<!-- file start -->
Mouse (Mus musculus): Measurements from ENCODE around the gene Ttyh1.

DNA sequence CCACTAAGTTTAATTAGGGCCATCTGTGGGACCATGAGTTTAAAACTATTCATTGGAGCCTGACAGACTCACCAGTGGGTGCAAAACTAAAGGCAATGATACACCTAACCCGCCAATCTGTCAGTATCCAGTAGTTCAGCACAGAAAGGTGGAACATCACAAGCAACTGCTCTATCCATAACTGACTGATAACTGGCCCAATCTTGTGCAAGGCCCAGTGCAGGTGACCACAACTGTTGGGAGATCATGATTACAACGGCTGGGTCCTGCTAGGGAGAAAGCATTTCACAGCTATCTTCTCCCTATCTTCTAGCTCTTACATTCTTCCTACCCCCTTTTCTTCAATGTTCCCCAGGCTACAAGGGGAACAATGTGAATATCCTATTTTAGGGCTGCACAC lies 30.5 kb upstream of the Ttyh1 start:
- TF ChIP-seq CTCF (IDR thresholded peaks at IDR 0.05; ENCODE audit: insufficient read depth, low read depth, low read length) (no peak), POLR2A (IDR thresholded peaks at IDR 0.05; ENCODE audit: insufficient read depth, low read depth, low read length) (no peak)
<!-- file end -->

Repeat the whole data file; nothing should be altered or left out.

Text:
Mouse (Mus musculus): Measurements from ENCODE around the gene Ttyh1.

DNA sequence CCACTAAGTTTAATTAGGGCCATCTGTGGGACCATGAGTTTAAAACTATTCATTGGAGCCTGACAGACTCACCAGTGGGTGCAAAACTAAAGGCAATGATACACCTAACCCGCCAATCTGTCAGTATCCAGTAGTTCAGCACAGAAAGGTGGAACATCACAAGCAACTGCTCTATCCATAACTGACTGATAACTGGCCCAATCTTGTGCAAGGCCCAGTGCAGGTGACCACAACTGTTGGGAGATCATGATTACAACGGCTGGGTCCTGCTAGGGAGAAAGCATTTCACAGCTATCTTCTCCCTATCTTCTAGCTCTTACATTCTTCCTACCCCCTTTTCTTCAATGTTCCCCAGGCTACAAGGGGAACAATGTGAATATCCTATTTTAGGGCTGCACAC lies 30.5 kb upstream of the Ttyh1 start:
- TF ChIP-seq CTCF (IDR thresholded peaks at IDR 0.05; ENCODE audit: insufficient read depth, low read depth, low read length) (no peak), POLR2A (IDR thresholded peaks at IDR 0.05; ENCODE audit: insufficient read depth, low read depth, low read length) (no peak)